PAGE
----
Fayetteville rezoning pits small developer against Pinewood

Above, the current state of the property before rezoning. Photo/City of Fayetteville.

A tract of property less than an acre has ignited a controversy between a developer seeking to build an office building and the current Goliath of all local developers, Pinewood Forrest. The controversy is setting to engulf the City Council as they head towards a final vote.

On Thursday night, the City Council heard from developer Jimmy Pace — whose father, Jim Pace, spearheaded the construction of Pinewood Studios across the street. The younger Pace wants to develop a .94 acre tract on Veterans Parkway for a three-story office building. The parcel is currently zoned R-70, but was zoned PCD in 2015, in hopes the surrounding developer, Pinewood Forrest would purchase the site. Currently, the property is filled with trailers and sheds.

Above, the current state of the property before rezoning. Photo/City of Fayetteville.

The site was never sold or developed, so Pace is acting on the behalf of owner Tom Lamb to build an office building on the site.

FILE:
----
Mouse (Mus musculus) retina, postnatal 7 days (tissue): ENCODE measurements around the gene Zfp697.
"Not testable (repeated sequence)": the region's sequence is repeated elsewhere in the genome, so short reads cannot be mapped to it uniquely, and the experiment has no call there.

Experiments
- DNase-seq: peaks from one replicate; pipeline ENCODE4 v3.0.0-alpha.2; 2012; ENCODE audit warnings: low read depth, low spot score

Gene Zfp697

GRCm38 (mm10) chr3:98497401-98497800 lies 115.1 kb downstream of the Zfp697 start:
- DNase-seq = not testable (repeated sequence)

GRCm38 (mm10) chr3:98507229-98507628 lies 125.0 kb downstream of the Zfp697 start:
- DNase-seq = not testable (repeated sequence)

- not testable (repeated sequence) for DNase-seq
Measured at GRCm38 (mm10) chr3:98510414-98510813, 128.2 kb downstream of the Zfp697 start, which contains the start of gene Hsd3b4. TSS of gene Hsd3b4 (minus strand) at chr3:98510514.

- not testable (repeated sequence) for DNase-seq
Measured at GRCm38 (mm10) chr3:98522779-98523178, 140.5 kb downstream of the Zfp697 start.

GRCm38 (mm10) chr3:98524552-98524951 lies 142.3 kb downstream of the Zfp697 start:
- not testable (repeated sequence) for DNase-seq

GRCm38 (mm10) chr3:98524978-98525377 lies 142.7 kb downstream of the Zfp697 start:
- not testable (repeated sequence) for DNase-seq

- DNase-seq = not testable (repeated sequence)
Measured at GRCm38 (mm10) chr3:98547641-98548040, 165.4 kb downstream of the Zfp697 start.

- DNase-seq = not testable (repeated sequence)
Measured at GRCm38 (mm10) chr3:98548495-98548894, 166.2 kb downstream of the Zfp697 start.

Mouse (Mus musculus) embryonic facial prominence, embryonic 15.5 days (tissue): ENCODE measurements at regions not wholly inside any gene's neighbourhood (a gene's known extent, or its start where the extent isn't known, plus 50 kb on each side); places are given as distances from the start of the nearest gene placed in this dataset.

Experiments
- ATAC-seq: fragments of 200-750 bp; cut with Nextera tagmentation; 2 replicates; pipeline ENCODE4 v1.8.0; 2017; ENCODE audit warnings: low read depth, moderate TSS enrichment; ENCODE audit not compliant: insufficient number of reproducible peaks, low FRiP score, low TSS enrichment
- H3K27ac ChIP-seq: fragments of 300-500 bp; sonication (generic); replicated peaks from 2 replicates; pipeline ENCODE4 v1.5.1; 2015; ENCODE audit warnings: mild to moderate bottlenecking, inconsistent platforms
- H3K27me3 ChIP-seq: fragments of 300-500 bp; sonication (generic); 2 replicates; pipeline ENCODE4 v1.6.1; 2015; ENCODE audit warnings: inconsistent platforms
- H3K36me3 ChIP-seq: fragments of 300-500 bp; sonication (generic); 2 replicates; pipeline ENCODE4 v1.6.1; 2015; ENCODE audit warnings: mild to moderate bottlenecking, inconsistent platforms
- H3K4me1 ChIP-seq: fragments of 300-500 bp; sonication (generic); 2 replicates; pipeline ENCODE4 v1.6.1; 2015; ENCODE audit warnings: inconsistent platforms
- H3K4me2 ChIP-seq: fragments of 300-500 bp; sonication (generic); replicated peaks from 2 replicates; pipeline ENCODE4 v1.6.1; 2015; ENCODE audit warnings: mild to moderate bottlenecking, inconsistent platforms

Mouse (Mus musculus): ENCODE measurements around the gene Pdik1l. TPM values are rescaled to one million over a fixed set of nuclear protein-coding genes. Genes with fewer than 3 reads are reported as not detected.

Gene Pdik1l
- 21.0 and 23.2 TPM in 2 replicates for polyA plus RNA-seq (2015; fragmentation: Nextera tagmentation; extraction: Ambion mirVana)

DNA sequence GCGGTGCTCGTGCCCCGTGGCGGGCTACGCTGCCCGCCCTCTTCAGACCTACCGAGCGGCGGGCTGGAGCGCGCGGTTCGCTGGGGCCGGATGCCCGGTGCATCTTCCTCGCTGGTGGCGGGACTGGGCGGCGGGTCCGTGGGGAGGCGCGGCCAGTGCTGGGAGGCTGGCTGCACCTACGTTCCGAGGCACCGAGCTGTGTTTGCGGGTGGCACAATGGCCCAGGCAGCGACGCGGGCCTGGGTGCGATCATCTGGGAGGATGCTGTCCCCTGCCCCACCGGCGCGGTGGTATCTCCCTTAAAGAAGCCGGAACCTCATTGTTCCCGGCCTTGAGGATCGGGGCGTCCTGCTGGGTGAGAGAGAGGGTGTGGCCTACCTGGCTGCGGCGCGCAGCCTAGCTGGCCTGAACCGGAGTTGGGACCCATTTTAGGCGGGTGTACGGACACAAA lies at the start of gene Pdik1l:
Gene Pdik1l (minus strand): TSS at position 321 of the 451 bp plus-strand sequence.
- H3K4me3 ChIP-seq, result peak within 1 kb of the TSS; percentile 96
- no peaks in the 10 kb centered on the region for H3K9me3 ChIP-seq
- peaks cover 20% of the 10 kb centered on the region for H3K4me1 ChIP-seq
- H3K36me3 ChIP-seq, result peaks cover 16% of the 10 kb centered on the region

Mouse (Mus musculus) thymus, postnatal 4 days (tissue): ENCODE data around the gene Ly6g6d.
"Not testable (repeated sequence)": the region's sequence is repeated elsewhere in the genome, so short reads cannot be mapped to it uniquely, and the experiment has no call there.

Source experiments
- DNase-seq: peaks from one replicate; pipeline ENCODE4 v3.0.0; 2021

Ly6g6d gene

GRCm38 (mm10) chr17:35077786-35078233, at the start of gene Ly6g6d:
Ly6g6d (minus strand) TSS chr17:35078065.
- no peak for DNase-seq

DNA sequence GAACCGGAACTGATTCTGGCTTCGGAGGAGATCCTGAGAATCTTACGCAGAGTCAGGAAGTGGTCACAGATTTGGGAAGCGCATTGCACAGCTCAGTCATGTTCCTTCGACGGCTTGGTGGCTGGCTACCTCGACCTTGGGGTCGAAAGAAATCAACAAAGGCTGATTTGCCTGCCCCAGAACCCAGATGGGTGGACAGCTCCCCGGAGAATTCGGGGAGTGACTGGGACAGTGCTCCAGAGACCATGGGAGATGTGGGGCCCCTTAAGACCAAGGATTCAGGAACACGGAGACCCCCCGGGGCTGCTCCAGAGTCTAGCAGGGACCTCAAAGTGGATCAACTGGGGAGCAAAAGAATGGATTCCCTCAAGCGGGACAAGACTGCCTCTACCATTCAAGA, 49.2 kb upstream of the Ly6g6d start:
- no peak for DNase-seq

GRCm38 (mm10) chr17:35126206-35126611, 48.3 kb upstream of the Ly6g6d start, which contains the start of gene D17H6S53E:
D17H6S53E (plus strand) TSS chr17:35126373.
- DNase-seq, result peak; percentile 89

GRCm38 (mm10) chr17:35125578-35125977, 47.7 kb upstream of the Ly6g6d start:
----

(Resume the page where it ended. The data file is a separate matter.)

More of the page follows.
“I believe PCD is best for the property. It was already zoned PCD once,” said Pace.

He added the new office building would feature several amenties, such as a balcony for people to work outside, and would look better than the current sheds.

Planning staff recommended that the property be zoned O-I rather than PCD given that PCD customarily requires a minimum five-acre tract and the proposal did not include a neighborhood development.

Pace said he originally considered O-I zoning until he reviewed the PCD zoning requirements and found that the smaller tract with a single-use could obtain PCD zoning.

But Pinewood Forrest representative Rick Halbert had a different take on the issue. He explained that he had been developing property in Fayette County for more than 30 years, and this

Jimmy Pace. Photo/John Thompson.
Jimmy Pace. Photo/John Thompson.

was the first time he had opposed any development.

“Shoving a building next to us is not what we want,” he said.

Halbert explained that Pinewood Forrest and Pinewood Studios could bring billions dollars of development to Fayetteville, and this type of development was not appropriate.

“We are willing to look at the trailers. It’s the wrong building and wrong spot. We’re not going to be held hostage,” he added.

When questioned by City Councilman Jim Williams about what he would like to see happen to the property, he said it was fine staying zoned R-70.

The City Council is expected to render a decision on the property next month.